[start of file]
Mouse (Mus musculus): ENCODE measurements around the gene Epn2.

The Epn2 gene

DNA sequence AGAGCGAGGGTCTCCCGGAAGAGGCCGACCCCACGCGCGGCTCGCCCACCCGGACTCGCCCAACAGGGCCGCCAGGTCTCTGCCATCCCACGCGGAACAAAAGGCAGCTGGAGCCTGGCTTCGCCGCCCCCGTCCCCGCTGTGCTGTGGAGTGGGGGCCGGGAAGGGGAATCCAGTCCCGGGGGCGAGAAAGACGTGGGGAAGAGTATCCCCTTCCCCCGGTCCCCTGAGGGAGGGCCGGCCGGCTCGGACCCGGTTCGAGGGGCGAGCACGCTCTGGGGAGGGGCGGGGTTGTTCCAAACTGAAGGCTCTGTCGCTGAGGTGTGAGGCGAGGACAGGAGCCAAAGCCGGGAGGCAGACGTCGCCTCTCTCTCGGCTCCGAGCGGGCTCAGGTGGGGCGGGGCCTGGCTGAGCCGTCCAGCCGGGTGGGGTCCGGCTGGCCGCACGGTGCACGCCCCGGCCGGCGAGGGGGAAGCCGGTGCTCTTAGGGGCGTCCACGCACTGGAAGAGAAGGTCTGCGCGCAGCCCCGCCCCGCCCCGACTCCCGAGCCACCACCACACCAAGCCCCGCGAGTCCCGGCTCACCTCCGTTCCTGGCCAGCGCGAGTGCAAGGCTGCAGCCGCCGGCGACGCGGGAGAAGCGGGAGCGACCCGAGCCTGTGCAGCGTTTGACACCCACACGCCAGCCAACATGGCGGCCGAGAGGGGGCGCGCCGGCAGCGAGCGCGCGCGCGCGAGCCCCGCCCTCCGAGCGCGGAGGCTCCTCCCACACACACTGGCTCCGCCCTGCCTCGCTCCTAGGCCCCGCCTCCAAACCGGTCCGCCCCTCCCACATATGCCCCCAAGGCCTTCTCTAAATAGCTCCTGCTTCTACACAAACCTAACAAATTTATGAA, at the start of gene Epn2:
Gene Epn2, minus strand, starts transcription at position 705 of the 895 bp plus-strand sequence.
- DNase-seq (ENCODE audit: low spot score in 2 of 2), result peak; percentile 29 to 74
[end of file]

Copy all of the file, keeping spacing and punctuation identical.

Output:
Mouse (Mus musculus): ENCODE measurements around the gene Epn2.

The Epn2 gene

DNA sequence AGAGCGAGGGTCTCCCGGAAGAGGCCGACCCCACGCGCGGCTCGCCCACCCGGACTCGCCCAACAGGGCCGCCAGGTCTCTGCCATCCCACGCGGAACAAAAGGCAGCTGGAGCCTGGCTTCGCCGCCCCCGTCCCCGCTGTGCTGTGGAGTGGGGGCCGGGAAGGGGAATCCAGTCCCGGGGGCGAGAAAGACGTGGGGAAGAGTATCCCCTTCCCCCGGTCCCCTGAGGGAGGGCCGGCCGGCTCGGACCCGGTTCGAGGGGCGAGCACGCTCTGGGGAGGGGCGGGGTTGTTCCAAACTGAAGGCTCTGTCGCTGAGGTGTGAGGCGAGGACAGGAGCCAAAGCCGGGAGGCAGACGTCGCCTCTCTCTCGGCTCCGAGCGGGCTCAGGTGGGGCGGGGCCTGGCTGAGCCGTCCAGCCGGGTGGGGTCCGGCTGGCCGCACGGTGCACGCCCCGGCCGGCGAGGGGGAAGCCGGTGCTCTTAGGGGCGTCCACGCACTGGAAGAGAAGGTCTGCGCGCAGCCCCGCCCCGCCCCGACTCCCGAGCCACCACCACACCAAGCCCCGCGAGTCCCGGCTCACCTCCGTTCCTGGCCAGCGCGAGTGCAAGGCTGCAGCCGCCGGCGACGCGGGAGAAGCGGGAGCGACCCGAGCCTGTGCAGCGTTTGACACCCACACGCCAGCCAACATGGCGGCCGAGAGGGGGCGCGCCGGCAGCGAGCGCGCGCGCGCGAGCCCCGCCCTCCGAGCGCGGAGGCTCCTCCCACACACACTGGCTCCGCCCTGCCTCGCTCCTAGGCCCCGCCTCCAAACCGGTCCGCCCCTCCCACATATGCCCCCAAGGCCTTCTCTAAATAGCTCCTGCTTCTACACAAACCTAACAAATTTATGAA, at the start of gene Epn2:
Gene Epn2, minus strand, starts transcription at position 705 of the 895 bp plus-strand sequence.
- DNase-seq (ENCODE audit: low spot score in 2 of 2), result peak; percentile 29 to 74